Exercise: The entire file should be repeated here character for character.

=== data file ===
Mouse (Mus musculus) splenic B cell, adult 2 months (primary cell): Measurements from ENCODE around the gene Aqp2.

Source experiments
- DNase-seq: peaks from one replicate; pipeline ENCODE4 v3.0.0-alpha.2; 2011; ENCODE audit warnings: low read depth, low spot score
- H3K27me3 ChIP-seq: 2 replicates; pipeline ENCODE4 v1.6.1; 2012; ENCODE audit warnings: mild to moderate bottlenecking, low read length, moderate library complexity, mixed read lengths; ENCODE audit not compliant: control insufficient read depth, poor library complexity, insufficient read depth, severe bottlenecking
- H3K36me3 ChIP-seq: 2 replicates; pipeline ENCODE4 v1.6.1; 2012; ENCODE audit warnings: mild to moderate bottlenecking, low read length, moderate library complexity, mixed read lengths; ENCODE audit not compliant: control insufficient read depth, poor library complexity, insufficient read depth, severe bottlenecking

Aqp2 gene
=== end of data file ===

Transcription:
Mouse (Mus musculus) splenic B cell, adult 2 months (primary cell): Measurements from ENCODE around the gene Aqp2.

Source experiments
- DNase-seq: peaks from one replicate; pipeline ENCODE4 v3.0.0-alpha.2; 2011; ENCODE audit warnings: low read depth, low spot score
- H3K27me3 ChIP-seq: 2 replicates; pipeline ENCODE4 v1.6.1; 2012; ENCODE audit warnings: mild to moderate bottlenecking, low read length, moderate library complexity, mixed read lengths; ENCODE audit not compliant: control insufficient read depth, poor library complexity, insufficient read depth, severe bottlenecking
- H3K36me3 ChIP-seq: 2 replicates; pipeline ENCODE4 v1.6.1; 2012; ENCODE audit warnings: mild to moderate bottlenecking, low read length, moderate library complexity, mixed read lengths; ENCODE audit not compliant: control insufficient read depth, poor library complexity, insufficient read depth, severe bottlenecking

Aqp2 gene